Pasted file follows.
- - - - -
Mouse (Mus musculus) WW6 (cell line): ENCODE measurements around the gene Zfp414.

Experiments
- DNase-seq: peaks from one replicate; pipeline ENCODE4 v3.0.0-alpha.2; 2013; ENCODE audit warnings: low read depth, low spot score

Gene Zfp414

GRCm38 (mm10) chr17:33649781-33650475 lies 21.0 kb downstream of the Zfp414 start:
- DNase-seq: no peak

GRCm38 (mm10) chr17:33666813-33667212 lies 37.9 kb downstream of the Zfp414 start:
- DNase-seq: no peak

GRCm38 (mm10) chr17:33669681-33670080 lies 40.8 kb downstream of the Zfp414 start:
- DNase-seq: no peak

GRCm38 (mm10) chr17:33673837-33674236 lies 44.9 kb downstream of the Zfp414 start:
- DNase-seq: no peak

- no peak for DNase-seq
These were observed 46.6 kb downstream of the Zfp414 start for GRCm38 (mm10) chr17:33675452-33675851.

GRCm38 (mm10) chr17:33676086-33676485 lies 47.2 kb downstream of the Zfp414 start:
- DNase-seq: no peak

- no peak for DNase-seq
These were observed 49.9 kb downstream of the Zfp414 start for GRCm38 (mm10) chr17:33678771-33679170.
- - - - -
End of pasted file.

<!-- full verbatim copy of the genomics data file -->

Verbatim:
Mouse (Mus musculus) WW6 (cell line): ENCODE measurements around the gene Zfp414.

Experiments
- DNase-seq: peaks from one replicate; pipeline ENCODE4 v3.0.0-alpha.2; 2013; ENCODE audit warnings: low read depth, low spot score

Gene Zfp414

GRCm38 (mm10) chr17:33649781-33650475 lies 21.0 kb downstream of the Zfp414 start:
- DNase-seq: no peak

GRCm38 (mm10) chr17:33666813-33667212 lies 37.9 kb downstream of the Zfp414 start:
- DNase-seq: no peak

GRCm38 (mm10) chr17:33669681-33670080 lies 40.8 kb downstream of the Zfp414 start:
- DNase-seq: no peak

GRCm38 (mm10) chr17:33673837-33674236 lies 44.9 kb downstream of the Zfp414 start:
- DNase-seq: no peak

- no peak for DNase-seq
These were observed 46.6 kb downstream of the Zfp414 start for GRCm38 (mm10) chr17:33675452-33675851.

GRCm38 (mm10) chr17:33676086-33676485 lies 47.2 kb downstream of the Zfp414 start:
- DNase-seq: no peak

- no peak for DNase-seq
These were observed 49.9 kb downstream of the Zfp414 start for GRCm38 (mm10) chr17:33678771-33679170.